Two typically developing girls participated in the experiment (Child 1: 5 years 8 months and Child 2: 5 years 9 months). The two children attended the same kindergarten and had a good friendship. An adult staff member (assistant) also participated in the group activity. The assistant was a graduate student who had majored in applied behaviour analysis and had not previously met the children. After the experiment, all participants were remunerated at a rate of approximately $10 an hour.
Apparatus and Setting
To measure each participant’s position, we used OptiTrack Flex 3 MCS. The OptiTrack Flex 3 is an optical motion capture camera that tracks reflective markers and calculates their positions. MCS data were measured at 1/60 frames per second (60 fps), and the mean reprojection error (3D) was 0.54 mm. Motive software was used for the analysis.
This study was conducted in a playroom at a private university in Japan (Fig. 1). The room was equipped with eight OptiTrack Flex 3 cameras and three video cameras (two home video cameras and one ceiling video camera). To prevent inaccurate measurements by MCS around the wall, we set up a railed activity circle in an elliptical shape, with a diameter of 4.00 m for the major axis and 3.25 m for the minor axis. During the experiments, all participants engaged in activities inside the activity circle while wearing a specialised cap with reflective markers, which collected data regarding head position, using MCS. The base cap is commonly used in kindergartens and elementary schools in Japan, and it is easy to wear even for children with hyperreactivity to sensory input (for more information on MCS and the specialised cap, please refer to Tsuji et al., 2016).
There were two low tables inside the activity circle (at the bottom-left of Fig. 1). For the test phases, we provided six types of toys familiar to the children: blocks, dinosaur dolls, Disney dolls, Pop-Up Pirate, playhouse kit and coloured pencils. For the interaction phases, three types of toys were used: a bowling kit, rubber ball and drawing kit.
Experiment 1 consisted of a single session including test (test 1, test 2 and test 3) and interaction phases. We assessed whether group area in the test phases changed gradually with the assistant’s interaction in the interaction phases. MCS measurements and behavioural observation were performed during the test phases. Data from the interaction phases were excluded from analysis.
Experiment 1 was carried out in the following order: test 1, interaction 1, interaction 2, test 2, interaction 3 and test 3 (at the left side of Table 1). Each phase lasted six minutes. For preparing the next phase and rest, there were intervals of approximately two minutes between each phase. Before the experiment, the experimenter (first author) asked the children and assistant to introduce themselves to each other. The experimenter set specialised caps on the children’s heads to indicate MCS measurement, telling them that they were needed to wear the cap in the playroom. An overview of the session’s activities was provided. The experimenter managed the progress of the session, setting the materials before each phase, but did not interact with the children during each phase. When the children took off their caps or complained of fatigue, the experimenter encouraged them to wear the cap or let them take a short break. During the two-minute intervals between each phase, the experimenter took care of the children whereas the assistant did not interact with them.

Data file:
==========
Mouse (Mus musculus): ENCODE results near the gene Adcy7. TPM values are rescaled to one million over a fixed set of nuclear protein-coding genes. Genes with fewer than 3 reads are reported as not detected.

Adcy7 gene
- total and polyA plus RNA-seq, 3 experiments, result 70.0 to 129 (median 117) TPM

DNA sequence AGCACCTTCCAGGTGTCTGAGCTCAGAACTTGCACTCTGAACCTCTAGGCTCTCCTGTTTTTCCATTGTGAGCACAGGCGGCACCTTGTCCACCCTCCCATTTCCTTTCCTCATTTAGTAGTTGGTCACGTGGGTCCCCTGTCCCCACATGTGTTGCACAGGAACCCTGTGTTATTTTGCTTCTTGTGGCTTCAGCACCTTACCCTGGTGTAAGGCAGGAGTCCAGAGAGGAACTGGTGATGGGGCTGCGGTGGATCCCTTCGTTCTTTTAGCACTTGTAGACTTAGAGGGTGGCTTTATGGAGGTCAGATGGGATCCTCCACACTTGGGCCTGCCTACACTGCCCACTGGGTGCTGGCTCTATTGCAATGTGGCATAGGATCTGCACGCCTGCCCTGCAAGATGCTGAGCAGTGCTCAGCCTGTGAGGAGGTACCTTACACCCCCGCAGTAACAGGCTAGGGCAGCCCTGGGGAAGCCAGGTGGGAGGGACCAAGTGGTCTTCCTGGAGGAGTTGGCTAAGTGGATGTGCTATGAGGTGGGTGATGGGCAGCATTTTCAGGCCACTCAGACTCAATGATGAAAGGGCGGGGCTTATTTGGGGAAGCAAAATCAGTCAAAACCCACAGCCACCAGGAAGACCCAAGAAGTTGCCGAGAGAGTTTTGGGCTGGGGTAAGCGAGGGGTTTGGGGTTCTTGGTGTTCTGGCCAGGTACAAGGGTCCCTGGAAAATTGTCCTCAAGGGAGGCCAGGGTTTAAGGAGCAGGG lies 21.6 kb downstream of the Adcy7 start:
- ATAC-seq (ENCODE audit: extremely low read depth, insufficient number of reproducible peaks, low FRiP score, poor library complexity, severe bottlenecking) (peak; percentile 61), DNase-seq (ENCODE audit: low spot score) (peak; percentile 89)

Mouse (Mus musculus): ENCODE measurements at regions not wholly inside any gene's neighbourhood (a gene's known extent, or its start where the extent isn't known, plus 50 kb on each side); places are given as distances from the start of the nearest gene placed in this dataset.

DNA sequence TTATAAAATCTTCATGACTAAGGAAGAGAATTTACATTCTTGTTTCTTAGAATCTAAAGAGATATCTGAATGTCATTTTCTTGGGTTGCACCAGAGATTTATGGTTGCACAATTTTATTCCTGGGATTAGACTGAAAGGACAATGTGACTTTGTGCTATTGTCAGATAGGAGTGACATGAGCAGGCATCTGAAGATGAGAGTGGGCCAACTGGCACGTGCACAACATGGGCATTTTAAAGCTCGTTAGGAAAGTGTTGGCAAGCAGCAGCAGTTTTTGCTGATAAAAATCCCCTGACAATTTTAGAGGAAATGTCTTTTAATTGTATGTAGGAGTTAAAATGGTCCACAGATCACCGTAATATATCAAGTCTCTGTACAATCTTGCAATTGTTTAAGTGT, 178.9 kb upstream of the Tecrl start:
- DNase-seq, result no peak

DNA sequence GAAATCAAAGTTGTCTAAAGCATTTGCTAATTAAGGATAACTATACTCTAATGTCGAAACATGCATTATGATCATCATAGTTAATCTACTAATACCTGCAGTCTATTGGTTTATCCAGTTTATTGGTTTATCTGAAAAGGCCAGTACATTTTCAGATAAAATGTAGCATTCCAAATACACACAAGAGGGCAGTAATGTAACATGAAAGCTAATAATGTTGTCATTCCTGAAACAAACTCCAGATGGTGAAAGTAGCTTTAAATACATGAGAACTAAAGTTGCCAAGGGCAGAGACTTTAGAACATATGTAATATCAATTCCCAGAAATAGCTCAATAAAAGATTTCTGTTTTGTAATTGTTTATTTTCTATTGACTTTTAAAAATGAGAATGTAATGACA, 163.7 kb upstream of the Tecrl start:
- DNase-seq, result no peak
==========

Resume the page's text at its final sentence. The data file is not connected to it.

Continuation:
During the test phases, six toys were set on tables for the children on one side of the activity circle, and the assistant sat on floor on the opposite side. The children played with the toys and could move freely inside the activity circle. The assistant remained in a predetermined position and took little initiative in the play, while holding her gaze towards the children and smiling (Fig. 1). When the children called her, she did not move and simply said ‘I’ll watch you from here’. She did not give any instructions or ask questions. When the children were clearly speaking to her, she replied naturally.
Before the beginning of test 1, the children received the following instructions:
You and the assistant will play together using these toys. You can freely choose any toys. The assistant will be watching you from here (pointing the position). If you want to play with her, take a toy and show it to her (All references to individuals for each instruction were each person’s real name. The same applies hereafter).